How LSD works
The psychedelic drug LSD has been called acid, blotter, California sunshine, dots, Electric Kool-Aid and countless other colorful nicknames since it was first sold on the street in the early 1960s. It makes sense that LSD would be popular. It’s easy to take — it’s colorless, odorless and tasteless — and ingesting just a tiny amount (25 micrograms, or 0.000025 grams, less than the weight of two salt grains) is enough to feel the effects. It’s also easy to conceal, since today’s doses are usually found on tiny squares of absorbent paper. LSD can be difficult to detect, because of the small amount ingested and the fact that it’s quickly metabolized by the body. Finally, LSD is cheap compared to other drugs. A single dose usually costs no more than $5, and often it can be gotten for free.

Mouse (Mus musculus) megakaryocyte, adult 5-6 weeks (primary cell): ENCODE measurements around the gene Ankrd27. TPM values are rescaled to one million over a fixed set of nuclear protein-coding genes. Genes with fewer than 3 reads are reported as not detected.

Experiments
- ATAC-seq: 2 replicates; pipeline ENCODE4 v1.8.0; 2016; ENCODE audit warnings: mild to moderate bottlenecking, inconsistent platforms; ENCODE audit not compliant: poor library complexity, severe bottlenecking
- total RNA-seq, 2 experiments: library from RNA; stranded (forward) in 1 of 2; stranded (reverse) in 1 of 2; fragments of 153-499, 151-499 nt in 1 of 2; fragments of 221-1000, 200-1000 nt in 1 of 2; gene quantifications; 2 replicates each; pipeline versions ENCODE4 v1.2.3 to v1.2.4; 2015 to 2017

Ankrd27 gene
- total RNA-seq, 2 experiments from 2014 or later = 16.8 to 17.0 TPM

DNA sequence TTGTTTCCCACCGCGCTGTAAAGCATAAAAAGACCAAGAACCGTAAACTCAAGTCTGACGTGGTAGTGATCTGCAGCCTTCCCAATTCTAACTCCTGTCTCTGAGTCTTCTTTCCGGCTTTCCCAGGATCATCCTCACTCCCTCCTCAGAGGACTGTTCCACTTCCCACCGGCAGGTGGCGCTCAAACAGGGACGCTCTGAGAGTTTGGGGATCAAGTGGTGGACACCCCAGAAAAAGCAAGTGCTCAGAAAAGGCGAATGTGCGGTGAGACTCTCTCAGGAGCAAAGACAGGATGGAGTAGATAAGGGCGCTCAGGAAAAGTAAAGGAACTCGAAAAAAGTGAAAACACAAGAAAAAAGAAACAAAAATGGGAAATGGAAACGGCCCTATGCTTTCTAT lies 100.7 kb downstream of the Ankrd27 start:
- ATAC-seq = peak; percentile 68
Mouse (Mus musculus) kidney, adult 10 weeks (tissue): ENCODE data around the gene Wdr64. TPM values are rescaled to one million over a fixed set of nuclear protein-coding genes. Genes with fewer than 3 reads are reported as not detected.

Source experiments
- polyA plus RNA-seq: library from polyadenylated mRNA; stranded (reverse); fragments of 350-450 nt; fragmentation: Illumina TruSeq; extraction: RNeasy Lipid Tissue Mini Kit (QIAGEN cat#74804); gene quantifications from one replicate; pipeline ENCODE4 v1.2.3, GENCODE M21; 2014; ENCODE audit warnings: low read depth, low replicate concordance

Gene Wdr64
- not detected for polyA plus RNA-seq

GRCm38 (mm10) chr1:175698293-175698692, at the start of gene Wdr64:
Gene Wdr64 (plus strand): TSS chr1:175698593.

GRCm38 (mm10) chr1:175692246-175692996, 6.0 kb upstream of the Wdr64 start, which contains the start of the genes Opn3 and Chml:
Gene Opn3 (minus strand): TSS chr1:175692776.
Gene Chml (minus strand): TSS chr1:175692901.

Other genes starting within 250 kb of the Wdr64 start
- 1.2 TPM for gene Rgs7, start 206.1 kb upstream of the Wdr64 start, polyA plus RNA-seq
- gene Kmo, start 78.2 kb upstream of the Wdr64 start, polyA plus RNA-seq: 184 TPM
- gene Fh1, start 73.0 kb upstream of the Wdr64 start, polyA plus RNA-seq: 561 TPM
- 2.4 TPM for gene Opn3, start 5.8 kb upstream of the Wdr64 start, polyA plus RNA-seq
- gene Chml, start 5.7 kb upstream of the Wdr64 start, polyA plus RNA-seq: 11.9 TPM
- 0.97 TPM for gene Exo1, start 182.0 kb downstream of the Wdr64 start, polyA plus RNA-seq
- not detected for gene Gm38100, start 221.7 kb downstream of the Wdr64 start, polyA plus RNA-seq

The same things about LSD that would make it popular also make it scary, and we’ve been warned about its many dangers at one time or another. For example, you may have been told that LSD can “fry” or put holes in your brain, or make you go insane and do dangerous things. Supposedly people have leapt from buildings or overpasses while tripping or have drowned because they thought that they could walk on water. There are tales that people seeking to hook children on LSD have put the drugs on postage stamps or lick-and-stick tattoos. Not all of these things are true. In fact, many of the things we’ve been told about what LSD does, and what people do under its influence, are myths or exaggerations created to frighten impressionable teenagers.
The truth is, although LSD has been around for more than 60 years and been taken by thousands upon thousands of people, it’s still not very well understood by most of us. Although it will forever be associated with hippies and the 1960s counterculture movement, LSD was first synthesized by researches seeking to create new medicines. Let’s begin with LSD’s own beginnings — in a lab in Switzerland.